After my previous hummingbird fail, I wasn’t sure how this one would go. I find the shiny iridescent feathers difficult to paint. What colour do I choose for something that looks green and orange at the same time? Keeping it simple works best for me. Paint less colours instead of more, and let your imagination fill in the rest.
This has not been the most productive summer, artwise. I did manage to complete these two little paintings for my aunt (to give to my other aunt). Thanks to Sandy for motivating me to get something done!
It has been a long time since my last post. I got stuck on a painting that I just didn’t like. I think there were too many colours and I couldn’t make it work. It sat on my easel for a couple of weeks, then I had to move on. This latest painting goes in the opposite direction – using very muted colour .
While painting this, I was watching this:
And I think that’s when they started winning!
Obviously, I paint birds because I like them. I love to be able to identify the birds that I see, but other than how they look and sound, I don’t really know much. With each bird I paint, I have been reading a little about each one. I am really enjoying that part of the process. Here’s some bird trivia: House Sparrows always live near humans – often surviving on seeds, livestock feed and human food. You probably see them in your backyard all the time, but you won’t find them in the forest.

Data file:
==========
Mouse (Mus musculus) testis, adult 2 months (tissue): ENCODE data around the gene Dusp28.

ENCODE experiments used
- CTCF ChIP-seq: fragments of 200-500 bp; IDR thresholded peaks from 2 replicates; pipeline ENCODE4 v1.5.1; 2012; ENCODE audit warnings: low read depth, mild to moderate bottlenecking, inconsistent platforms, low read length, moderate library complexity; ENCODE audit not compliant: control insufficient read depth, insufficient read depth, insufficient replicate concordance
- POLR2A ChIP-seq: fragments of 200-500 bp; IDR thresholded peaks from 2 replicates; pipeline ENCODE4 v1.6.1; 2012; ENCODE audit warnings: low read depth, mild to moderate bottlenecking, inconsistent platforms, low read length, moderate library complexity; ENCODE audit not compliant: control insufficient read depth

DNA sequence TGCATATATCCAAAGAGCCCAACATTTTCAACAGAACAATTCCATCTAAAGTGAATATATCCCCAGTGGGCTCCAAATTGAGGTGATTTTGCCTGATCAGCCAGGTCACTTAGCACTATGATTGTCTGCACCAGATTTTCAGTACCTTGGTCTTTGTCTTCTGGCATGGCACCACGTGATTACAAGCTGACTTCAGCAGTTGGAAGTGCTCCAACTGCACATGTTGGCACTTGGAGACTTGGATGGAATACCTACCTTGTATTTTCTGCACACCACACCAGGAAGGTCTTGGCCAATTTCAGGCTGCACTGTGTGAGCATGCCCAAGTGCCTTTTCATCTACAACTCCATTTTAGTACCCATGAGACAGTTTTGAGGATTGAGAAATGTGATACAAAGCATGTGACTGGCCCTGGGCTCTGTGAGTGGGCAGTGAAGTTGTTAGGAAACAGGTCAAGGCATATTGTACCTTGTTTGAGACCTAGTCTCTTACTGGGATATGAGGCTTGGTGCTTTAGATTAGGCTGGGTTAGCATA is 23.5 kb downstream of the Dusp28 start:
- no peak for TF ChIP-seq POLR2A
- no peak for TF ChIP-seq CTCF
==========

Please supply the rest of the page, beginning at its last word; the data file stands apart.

I have lots of bird prints up on Etsy. Take a look!
The first time I ever saw a Steller’s Jay was during a visit to BC, before moving here. There was a group of them in a picnic area where we stopped. I was fascinated by their beautiful colour, but nervous about their loud squawking and aggressive swooping. Obviously they were used to people sharing snacks with them. The ones I see around the city these day are much more polite.
I hadn’t intended on making this so pink. It just happened. After looking at it for a week, I think I’m okay with it.